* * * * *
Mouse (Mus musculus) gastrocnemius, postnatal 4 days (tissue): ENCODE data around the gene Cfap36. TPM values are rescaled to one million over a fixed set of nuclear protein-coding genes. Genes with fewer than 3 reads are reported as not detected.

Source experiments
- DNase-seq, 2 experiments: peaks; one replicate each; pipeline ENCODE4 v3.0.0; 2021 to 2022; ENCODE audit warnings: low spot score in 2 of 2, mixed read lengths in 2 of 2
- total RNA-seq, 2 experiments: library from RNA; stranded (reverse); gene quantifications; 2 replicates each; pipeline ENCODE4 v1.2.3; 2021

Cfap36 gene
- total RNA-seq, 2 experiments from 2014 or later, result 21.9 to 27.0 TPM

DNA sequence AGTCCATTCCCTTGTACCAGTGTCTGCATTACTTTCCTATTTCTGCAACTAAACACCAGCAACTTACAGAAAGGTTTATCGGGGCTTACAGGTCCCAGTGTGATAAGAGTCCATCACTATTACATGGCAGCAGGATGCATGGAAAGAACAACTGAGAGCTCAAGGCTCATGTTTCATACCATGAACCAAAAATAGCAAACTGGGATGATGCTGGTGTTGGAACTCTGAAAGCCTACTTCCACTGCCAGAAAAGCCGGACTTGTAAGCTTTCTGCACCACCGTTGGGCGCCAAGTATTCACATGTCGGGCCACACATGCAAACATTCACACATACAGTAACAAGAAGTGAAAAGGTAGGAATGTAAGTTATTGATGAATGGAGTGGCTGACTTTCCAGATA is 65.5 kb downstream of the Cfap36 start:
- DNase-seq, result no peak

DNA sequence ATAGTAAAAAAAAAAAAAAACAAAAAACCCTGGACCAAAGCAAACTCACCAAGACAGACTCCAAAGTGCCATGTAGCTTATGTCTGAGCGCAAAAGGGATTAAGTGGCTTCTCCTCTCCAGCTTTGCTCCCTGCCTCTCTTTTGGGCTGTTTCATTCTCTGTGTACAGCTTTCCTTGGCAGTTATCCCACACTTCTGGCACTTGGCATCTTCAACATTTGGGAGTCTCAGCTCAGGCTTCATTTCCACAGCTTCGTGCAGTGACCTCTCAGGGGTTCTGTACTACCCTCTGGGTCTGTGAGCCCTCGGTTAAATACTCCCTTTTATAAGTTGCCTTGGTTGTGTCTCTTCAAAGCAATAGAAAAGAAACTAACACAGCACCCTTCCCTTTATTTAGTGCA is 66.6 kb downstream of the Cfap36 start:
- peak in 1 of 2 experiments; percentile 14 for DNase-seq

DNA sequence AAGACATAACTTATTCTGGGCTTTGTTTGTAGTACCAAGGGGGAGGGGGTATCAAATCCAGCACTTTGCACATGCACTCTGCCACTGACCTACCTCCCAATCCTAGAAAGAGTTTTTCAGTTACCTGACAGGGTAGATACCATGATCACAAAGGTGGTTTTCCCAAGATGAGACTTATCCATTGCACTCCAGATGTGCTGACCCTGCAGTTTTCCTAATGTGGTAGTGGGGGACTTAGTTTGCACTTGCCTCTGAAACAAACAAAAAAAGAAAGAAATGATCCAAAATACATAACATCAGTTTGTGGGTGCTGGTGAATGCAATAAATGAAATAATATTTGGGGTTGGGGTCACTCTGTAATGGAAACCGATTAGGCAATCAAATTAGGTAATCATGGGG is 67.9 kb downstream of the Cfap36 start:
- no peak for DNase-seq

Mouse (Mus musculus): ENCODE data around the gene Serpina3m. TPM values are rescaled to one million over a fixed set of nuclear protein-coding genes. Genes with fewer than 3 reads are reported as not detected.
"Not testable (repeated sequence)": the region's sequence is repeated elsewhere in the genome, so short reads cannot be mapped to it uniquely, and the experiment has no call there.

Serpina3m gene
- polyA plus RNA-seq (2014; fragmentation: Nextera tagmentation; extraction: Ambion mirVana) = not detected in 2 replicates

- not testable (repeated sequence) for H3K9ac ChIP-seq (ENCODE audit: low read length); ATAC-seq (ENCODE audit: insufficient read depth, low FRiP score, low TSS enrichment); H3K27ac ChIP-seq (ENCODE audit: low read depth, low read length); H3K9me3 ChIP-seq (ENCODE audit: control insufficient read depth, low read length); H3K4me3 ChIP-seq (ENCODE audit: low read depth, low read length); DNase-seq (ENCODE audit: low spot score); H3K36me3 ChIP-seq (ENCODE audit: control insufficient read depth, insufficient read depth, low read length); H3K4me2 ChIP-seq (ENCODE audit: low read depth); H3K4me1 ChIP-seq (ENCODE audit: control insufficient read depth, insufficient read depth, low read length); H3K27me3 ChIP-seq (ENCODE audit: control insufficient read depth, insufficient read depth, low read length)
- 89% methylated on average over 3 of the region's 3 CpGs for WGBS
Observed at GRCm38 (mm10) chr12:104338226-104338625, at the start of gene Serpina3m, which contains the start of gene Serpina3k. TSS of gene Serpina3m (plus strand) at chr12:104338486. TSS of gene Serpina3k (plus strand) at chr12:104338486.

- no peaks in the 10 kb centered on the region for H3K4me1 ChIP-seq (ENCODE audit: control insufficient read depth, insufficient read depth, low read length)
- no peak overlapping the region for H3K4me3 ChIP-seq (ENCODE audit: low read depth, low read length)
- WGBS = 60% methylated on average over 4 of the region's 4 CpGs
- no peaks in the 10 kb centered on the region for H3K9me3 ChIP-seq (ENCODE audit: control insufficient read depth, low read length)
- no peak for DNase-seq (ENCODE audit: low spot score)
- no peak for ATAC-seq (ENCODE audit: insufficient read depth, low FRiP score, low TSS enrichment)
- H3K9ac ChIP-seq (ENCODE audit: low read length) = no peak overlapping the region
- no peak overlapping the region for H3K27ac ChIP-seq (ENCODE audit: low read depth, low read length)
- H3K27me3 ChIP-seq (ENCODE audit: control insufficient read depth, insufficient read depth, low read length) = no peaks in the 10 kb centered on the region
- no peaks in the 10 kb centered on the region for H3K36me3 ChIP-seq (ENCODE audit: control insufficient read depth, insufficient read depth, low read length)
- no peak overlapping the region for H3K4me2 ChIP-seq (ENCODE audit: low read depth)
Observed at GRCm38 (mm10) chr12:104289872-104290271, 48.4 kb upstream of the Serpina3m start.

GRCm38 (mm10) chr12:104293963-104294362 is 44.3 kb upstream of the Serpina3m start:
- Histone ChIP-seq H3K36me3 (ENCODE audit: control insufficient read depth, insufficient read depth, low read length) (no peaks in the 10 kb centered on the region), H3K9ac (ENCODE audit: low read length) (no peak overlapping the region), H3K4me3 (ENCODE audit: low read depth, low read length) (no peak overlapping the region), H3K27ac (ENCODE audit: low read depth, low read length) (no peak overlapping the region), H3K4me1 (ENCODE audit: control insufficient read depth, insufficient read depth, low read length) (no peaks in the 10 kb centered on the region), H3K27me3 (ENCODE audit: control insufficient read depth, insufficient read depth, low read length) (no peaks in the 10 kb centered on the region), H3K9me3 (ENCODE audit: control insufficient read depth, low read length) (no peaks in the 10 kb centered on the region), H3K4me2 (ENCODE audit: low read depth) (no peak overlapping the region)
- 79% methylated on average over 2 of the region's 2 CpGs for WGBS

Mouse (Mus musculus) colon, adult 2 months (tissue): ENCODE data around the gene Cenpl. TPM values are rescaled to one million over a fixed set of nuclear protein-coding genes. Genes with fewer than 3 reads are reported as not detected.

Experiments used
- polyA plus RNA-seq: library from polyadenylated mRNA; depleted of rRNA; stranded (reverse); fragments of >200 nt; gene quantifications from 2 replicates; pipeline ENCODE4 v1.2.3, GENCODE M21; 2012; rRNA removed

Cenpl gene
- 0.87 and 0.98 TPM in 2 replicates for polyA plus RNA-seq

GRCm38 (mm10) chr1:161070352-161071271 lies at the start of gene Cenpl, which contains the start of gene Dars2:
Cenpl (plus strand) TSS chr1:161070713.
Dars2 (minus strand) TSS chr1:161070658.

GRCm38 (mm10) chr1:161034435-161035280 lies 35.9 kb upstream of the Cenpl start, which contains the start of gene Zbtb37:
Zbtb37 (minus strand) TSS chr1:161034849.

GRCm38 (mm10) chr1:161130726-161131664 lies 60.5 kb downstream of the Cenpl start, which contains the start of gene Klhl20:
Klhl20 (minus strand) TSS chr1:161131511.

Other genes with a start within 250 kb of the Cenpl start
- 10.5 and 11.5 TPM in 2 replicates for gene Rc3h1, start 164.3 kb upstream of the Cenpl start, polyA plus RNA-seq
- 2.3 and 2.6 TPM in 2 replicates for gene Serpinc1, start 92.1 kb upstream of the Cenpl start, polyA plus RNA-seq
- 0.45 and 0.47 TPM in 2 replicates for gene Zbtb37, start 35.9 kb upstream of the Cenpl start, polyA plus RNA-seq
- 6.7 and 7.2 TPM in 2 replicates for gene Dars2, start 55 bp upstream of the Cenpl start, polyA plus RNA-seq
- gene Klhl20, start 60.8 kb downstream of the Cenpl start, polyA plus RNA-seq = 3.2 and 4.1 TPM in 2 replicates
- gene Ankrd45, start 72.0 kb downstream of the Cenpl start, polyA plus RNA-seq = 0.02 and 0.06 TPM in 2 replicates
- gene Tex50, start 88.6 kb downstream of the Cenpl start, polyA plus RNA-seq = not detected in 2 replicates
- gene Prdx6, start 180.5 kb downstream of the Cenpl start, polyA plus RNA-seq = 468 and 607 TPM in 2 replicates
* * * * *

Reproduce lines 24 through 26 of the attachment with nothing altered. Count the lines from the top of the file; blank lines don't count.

- no peak for DNase-seq (ENCODE audit: low spot score)
- no peak for ATAC-seq (ENCODE audit: insufficient read depth, low FRiP score, low TSS enrichment)
- H3K9ac ChIP-seq (ENCODE audit: low read length) = no peak overlapping the region